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Former Canadian CEO’s texts reveal accusations about U.K. Post Office scandal

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Former CEO of Post Office Limited Paula Vennells arrives to give evidence to the Post Office Horizon IT Inquiry, in London, on May 22.HENRY NICHOLLS/Getty Images

A Canadian businesswoman who ran Britain’s Royal Mail for nearly a decade has accused a senior executive of knowing about a scandal that has shaken Britain’s post office, according to text messages released at a public inquiry on Wednesday.

Moya Greene, a former CEO of Canada Post, served as chief executive of Royal Mail delivery service from 2010 to 2018. Her term overlapped largely with Paula Vennells, who headed the Post Office. Royal Mail was privatized in 2012 and split from the publicly owned Post Office, which operates a network of branches that offer postal, financial and government services.

The two women were close colleagues, but in the recent messages, Ms. Greene implicated Ms. Vennells in the scandal that saw the wrongful pursuit of criminal cases against 900 branch managers, known as sub-postmasters.

“I am sorry,” Ms. Greene wrote Ms. Vennells in a text sent last January. “I have supported you all these years, to my own detriment. I can’t support you now after what I have learned.”

The text messages emerged as Ms. Vennells, the Post Office’s CEO from 2012 to 2019, testified at a public inquiry into the scandal examining the Post Office’s wrongful prosecutions of employees.

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Between 1999 and 2015, hundreds of sub-postmasters were convicted and even jailed for theft, fraud or false accounting over issues that were actually caused by the Post Office’s accounting software called Horizon.

Dozens of convictions have been overturned and the government has offered a compensation package to victims. The scandal was recently portrayed in the popular television drama Mr. Bates vs The Post Office that caused a public outcry when it aired in January.

The inquiry, which began in 2021, has heard from sub-postmasters who said their lives have been ruined by the prosecutions. At least four suicides have been blamed on the scandal and thousands of sub-postmasters went bankrupt after being forced by the Post Office to make up shortfalls in their branch balances.

Ms. Vennells began her testimony by apologizing to the sub-postmasters “who suffered as a result of all of the matters that the inquiry has been looking into for so long.”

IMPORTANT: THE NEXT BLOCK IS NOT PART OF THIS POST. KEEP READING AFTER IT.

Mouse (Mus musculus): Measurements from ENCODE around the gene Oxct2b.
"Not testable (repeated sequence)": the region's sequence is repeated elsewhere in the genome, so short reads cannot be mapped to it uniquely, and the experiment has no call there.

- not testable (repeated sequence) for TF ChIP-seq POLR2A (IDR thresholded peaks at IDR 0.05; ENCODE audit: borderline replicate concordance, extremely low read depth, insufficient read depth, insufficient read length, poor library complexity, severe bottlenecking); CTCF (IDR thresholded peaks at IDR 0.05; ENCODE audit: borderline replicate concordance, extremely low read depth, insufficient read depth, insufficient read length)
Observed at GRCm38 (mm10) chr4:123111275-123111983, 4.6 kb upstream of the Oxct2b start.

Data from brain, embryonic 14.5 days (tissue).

She broke down in tears at times and insisted that she wasn’t fully briefed about problems with Horizon. She also said she wasn’t aware of the scale of the Post Office’s aggressive pursuit of sub-postmasters, even once questions were raised about Horizon early after the software was launched in 1999.

“One of my reflections of all of this, I was too trusting,” she told the inquiry. “I should have known and I should have asked more questions.”

At one point the inquiry’s lead council, Jason Beer, asked Ms. Vennells about the texts with Ms. Greene, who has not spoken publicly about the scandal.

Ms. Vennells said the messages had been sent in January after Ms. Greene returned to Britain from a trip and the television show was causing a public stir. In one message, Ms. Greene said the information that had come to light was “very damaging.” She said the Post Office should have stopped the legal actions and compensated sub-postmasters.

Ms. Vennells replied that she agreed and that “the toll on everyone affected is dreadful.”

Ms. Greene responded, “I don’t know what to say. I think you knew.” When Ms. Vennells said “that isn’t the case,” Ms. Greene wrote, “I want to believe you.”

Ms. Greene went on to say that she had twice suggested to Ms. Vennells that she launch and independent review. “I was afraid you were being lied to,” she added.

Referring to the Horizon software, Ms. Greene wrote, “You said [the] system had already been reviewed multiple times. How could you not have known?”

Ms. Vennells texted back that the inquiry was the mechanism “to get to the bottom of this.”

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Moya Greene “accuses you of knowing,” Mr. Beer told Ms. Vennells. “Did you understand that to be an accusation that you knew about bugs, errors and defects in Horizon?”

“No,” Ms. Vennells replied. She said that in further messages not produced at the inquiry, Ms. Greene “steps back a little bit from the challenges that she’s putting here.” Ms. Greene “was possibly suggesting that there was some conspiracy,” she added. “I didn’t believe that was the case.”

Mr. Beer pressed her why on she failed to answer Ms. Greene’s comment that she must have known about the glitches.

“It’s a question I have asked myself as well. I have learned some things that I didn’t know, as a result of [the] inquiry,” she replied. “I wished I had known.”

Ms. Greene is scheduled to testify at the inquiry in July.

She is expected to face questions about her first two years as CEO of Royal Mail when the Post Office was a subsidiary. More than 100 sub-postmasters were prosecuted between 2010 and 2012.


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